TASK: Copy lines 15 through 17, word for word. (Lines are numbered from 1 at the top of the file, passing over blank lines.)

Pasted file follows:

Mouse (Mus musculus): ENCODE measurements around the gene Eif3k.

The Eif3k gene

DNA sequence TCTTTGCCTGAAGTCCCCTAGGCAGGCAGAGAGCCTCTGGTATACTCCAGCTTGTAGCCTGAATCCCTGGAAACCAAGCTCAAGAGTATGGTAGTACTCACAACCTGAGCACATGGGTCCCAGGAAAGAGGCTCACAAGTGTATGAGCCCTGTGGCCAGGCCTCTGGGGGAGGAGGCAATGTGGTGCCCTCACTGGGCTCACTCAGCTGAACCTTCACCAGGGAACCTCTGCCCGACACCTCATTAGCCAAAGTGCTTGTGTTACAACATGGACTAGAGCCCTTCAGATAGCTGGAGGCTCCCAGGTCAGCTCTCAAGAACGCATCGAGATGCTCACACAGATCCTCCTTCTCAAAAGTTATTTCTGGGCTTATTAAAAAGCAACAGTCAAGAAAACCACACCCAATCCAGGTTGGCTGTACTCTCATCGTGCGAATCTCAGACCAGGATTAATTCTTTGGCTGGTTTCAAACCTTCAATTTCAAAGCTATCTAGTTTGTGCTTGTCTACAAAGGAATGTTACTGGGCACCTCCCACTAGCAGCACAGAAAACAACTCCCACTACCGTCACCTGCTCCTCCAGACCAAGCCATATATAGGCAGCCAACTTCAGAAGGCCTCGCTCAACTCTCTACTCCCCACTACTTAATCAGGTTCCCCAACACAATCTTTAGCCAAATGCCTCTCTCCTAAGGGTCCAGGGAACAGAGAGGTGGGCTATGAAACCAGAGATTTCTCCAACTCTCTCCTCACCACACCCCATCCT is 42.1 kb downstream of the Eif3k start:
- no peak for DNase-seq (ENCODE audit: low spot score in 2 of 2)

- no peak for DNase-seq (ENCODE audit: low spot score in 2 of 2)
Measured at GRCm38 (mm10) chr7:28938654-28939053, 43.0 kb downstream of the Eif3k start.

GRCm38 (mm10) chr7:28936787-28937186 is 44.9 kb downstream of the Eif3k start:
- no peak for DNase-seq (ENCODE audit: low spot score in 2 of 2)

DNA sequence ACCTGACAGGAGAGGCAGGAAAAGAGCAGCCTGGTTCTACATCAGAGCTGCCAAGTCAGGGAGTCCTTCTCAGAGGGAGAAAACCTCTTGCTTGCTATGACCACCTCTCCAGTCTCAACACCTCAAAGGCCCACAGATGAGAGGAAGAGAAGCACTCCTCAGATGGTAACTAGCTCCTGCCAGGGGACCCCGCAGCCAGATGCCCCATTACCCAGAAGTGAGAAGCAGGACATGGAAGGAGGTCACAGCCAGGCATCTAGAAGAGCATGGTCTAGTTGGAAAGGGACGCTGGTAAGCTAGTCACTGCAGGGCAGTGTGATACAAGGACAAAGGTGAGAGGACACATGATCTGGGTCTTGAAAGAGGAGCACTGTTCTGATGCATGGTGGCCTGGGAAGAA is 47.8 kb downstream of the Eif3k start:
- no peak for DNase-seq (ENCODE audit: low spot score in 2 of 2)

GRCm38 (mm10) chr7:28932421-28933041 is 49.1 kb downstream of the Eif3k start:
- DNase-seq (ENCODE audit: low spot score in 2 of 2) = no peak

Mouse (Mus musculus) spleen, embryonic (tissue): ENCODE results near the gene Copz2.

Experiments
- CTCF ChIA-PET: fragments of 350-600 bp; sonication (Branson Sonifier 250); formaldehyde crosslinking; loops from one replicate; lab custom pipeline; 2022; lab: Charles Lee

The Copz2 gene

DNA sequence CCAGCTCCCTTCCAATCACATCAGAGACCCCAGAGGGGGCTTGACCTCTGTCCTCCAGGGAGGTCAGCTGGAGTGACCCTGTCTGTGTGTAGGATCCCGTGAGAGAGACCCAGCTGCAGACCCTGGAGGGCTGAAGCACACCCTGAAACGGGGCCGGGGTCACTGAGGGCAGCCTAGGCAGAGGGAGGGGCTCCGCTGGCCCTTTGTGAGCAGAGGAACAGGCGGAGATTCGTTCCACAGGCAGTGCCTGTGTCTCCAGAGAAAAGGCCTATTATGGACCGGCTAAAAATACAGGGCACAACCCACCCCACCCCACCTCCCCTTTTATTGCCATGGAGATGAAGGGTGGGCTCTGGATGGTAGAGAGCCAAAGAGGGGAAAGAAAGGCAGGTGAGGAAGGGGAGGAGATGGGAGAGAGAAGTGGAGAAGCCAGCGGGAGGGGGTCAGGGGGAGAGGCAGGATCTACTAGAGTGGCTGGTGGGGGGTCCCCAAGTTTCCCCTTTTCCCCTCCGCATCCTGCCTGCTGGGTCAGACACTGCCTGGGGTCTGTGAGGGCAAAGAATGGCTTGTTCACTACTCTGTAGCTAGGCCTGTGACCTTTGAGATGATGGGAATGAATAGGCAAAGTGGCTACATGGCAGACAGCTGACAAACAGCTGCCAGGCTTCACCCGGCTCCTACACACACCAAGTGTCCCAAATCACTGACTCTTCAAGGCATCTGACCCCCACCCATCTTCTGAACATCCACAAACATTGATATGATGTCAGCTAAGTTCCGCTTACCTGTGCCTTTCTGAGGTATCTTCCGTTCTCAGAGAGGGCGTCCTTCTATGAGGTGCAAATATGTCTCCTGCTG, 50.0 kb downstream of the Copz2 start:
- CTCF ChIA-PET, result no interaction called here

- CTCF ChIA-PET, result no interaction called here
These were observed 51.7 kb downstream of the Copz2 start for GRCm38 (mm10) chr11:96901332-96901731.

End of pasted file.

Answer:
- CTCF ChIA-PET: fragments of 350-600 bp; sonication (Branson Sonifier 250); formaldehyde crosslinking; loops from one replicate; lab custom pipeline; 2022; lab: Charles Lee

The Copz2 gene

DNA sequence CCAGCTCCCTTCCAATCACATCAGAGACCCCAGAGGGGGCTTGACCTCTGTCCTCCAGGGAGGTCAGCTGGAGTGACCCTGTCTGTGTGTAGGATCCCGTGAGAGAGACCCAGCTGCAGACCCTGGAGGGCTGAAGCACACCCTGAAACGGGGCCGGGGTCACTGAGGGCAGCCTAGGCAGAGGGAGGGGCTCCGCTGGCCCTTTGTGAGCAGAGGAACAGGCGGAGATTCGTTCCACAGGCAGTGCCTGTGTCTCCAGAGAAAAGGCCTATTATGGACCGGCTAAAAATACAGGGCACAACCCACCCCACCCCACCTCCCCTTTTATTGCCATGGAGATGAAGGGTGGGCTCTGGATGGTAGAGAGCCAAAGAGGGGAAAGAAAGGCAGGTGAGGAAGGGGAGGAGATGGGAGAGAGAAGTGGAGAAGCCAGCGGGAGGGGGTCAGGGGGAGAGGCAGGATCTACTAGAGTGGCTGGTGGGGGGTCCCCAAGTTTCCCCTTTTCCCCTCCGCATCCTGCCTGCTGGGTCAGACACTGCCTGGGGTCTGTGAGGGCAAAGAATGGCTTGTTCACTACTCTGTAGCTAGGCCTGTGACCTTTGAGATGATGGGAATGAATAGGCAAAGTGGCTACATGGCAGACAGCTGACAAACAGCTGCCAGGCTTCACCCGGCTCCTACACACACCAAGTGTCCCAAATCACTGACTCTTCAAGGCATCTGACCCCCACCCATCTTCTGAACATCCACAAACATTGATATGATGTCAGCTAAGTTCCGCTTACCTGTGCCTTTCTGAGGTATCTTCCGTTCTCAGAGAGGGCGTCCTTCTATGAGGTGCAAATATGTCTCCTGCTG, 50.0 kb downstream of the Copz2 start: